Sunday, October 7, 2007

A Matriarchal Vein

The culmination of Walt Disney’s audacity, with Disneyland, was the raising of the freest, most innocent flag of happiness. It stood for a breaking of rationality’s fundamental interdict: the separation between fantasy and facts. No wonder Sergei Eisenstein, in his comments of the Silly Symphonies (Sergei Eisenstein Walt Disney- Circe) referred to the purity and brightness of Disney’s soul, and of his being beyond good and evil.
In a cultural context, Walt Disney’s innocence distilled the American search for material heaven, that is, the all American impunity to the spirit/matter; reality/essence dualism that is common to religion in general and to much of the philosophical tradition that molds and responds to the guilt stricken human mind. Disney’s innocence, freedom and daring were one and the same.
I will suggest that the above mentioned American impunity to such archaic dualism relates to a strong matriarchal vein in American culture. The expansion of cuteness, as a fundamental trait in the creation of a great part of fictional American characters, is responsible for the establishing of endearingness as a form of attractiveness that does not rely on traditional standards of beauty: on the good looks that account for sexual attraction. The sanctioning of attractiveness as a function of sex results from a male oriented world, with its obliging of the species’ urge for reproduction, rather than nurturing. Physical satisfaction in such world is more often a result of competition, fight, or prevailing of the strongest (and strength here relates, of course, not to literal Darwinian strength, but to other sorts of material power, such as money, youth, social superiority).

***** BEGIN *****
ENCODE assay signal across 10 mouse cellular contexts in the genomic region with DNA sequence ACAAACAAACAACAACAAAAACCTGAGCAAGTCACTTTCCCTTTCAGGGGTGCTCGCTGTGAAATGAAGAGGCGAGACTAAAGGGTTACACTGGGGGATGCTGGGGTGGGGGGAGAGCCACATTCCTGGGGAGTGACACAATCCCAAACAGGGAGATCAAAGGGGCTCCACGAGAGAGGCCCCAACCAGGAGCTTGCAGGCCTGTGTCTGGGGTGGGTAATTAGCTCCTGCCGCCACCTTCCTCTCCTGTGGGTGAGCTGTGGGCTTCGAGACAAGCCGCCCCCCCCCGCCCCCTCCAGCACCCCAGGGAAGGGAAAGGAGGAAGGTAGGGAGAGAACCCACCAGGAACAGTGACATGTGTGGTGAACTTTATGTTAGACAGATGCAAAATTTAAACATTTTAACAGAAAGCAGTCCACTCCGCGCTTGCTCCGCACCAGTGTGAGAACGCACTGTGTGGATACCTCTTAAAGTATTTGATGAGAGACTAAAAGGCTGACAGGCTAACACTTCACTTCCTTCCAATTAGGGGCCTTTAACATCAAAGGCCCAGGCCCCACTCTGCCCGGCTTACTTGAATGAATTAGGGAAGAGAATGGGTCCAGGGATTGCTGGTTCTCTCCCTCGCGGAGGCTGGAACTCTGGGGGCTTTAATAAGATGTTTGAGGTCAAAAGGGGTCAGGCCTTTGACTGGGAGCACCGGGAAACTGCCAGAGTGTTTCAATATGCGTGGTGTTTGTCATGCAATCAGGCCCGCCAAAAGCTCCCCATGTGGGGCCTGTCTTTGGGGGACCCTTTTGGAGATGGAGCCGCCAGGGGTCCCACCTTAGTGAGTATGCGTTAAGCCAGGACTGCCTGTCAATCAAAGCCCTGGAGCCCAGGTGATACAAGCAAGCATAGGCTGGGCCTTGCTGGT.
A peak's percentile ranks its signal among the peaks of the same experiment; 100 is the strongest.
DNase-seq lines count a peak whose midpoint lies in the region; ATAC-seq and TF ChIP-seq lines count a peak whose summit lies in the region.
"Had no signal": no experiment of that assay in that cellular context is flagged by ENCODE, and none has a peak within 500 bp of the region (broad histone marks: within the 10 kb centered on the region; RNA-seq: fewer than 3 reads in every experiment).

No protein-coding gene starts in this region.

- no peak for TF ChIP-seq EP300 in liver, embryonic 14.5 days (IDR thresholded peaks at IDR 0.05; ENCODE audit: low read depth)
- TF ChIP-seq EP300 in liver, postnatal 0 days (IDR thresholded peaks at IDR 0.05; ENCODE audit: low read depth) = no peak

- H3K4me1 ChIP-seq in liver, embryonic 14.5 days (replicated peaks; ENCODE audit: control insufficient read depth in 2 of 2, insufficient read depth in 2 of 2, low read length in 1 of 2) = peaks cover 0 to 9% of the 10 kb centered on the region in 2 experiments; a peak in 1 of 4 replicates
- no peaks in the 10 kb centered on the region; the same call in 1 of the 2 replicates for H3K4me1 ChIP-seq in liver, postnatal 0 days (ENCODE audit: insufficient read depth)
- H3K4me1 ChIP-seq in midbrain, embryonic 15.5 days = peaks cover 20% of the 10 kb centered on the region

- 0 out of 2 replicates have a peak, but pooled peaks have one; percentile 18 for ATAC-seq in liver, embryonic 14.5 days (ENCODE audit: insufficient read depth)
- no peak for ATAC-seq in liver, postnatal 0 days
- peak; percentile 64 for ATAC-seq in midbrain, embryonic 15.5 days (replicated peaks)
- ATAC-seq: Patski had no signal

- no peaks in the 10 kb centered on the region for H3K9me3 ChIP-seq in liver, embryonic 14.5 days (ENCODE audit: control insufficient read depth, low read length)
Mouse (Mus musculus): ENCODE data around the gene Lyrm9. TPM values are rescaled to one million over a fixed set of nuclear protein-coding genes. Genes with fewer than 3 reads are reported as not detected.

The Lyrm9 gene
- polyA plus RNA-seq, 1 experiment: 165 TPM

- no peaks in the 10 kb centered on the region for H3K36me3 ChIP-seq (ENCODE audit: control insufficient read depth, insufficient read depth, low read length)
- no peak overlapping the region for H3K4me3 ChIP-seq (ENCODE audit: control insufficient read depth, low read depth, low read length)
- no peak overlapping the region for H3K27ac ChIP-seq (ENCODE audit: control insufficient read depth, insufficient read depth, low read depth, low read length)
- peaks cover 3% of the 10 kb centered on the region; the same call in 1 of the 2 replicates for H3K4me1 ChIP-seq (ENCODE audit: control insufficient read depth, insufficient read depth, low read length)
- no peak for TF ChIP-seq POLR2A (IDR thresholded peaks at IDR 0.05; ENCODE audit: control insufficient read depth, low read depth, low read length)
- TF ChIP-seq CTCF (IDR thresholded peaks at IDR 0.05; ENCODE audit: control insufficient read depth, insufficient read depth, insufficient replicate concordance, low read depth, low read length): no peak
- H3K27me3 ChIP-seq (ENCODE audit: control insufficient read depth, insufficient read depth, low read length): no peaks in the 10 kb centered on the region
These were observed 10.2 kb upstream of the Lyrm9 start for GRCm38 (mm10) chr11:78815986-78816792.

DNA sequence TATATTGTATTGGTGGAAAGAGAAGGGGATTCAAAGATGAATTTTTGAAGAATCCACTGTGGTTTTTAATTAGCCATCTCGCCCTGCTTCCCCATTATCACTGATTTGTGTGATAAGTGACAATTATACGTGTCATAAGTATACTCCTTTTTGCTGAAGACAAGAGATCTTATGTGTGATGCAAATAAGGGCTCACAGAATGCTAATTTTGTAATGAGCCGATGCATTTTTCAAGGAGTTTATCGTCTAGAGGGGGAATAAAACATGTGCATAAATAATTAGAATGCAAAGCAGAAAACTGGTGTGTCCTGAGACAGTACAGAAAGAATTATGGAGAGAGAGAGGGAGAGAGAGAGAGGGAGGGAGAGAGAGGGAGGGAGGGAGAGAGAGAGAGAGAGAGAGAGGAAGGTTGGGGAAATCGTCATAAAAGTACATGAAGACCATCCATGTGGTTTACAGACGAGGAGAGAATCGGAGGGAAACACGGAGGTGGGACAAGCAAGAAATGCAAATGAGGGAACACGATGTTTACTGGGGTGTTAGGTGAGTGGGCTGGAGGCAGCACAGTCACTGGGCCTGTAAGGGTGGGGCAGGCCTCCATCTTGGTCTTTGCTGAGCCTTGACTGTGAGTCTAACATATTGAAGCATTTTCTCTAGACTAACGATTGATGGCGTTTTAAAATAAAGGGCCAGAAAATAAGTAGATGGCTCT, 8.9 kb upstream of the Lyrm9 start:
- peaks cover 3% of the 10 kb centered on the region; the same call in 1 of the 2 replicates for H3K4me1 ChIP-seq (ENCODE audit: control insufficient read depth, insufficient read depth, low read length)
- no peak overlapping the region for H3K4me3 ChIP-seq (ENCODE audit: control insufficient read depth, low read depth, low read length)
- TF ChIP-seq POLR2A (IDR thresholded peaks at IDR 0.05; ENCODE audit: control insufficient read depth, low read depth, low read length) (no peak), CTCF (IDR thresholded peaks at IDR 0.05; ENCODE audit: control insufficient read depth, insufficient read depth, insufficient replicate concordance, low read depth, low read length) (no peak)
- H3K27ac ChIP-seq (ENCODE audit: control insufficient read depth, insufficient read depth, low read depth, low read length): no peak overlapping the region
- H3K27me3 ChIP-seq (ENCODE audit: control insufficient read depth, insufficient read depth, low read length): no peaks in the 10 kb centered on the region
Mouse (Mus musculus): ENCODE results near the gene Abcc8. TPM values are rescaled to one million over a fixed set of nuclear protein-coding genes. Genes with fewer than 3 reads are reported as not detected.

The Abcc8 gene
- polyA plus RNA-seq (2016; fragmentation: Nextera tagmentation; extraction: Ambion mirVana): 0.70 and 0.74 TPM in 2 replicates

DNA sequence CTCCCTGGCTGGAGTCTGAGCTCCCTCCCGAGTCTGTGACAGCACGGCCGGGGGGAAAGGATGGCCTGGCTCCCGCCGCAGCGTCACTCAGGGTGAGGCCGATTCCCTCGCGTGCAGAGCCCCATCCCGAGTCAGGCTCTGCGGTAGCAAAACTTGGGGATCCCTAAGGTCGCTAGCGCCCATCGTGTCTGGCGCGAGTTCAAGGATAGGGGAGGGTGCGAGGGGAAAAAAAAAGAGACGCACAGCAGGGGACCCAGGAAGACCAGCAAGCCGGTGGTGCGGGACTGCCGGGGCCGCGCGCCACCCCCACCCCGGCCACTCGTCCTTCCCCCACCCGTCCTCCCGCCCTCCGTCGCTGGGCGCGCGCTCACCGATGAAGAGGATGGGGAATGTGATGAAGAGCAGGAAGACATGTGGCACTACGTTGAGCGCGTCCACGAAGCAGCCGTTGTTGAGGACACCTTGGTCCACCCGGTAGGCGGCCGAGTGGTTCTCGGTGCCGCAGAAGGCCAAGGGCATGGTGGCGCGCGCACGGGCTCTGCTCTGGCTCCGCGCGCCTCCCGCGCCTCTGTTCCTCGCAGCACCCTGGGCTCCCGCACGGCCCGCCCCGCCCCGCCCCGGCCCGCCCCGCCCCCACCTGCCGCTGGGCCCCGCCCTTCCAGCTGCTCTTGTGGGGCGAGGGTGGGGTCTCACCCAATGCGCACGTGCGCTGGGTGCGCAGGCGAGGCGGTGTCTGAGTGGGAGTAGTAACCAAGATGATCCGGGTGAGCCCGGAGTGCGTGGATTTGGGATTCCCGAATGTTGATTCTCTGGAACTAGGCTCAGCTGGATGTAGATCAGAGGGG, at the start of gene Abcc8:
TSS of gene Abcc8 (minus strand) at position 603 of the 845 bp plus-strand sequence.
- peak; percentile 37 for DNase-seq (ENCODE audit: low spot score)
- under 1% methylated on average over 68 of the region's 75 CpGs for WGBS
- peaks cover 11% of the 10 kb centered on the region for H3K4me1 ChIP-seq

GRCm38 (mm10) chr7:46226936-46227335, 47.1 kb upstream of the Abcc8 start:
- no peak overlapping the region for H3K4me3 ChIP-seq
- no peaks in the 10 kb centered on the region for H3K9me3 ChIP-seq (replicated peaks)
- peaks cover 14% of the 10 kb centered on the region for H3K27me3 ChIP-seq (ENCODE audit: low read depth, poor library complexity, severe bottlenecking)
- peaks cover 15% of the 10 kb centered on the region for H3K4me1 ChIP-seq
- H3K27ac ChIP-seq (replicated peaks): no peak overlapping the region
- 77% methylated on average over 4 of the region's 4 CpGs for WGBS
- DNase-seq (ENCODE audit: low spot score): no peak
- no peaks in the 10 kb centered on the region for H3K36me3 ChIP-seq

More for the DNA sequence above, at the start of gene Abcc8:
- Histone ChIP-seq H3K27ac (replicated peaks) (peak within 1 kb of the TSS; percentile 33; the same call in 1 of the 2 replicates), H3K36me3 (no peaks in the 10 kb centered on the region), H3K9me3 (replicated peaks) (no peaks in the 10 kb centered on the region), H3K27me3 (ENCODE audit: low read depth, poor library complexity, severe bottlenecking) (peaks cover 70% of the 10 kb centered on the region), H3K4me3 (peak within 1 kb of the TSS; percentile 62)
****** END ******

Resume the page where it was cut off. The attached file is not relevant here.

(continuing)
This is the cut-in-two world of satisfaction and self-assertiveness on one side, pain on the other. Something like heaven and hell. But the attractiveness that results from endearingness, from the cute, in one word, is maternal like. It sanctions beauty as that which appeals to heart before sex, to nurturing rather than subduing, to maternal and fraternal love rather than hierarchic, competitive authority. It reverts to a world where strength is not so material, but emotional. A more homogeneous world, in which pain and pleasure, the blessings of a heaven like life and the hell of disgrace are not so discriminated

1 comment:

wendy said...

You seem to dive really deep into american society's soul. My compliments. You redeem us all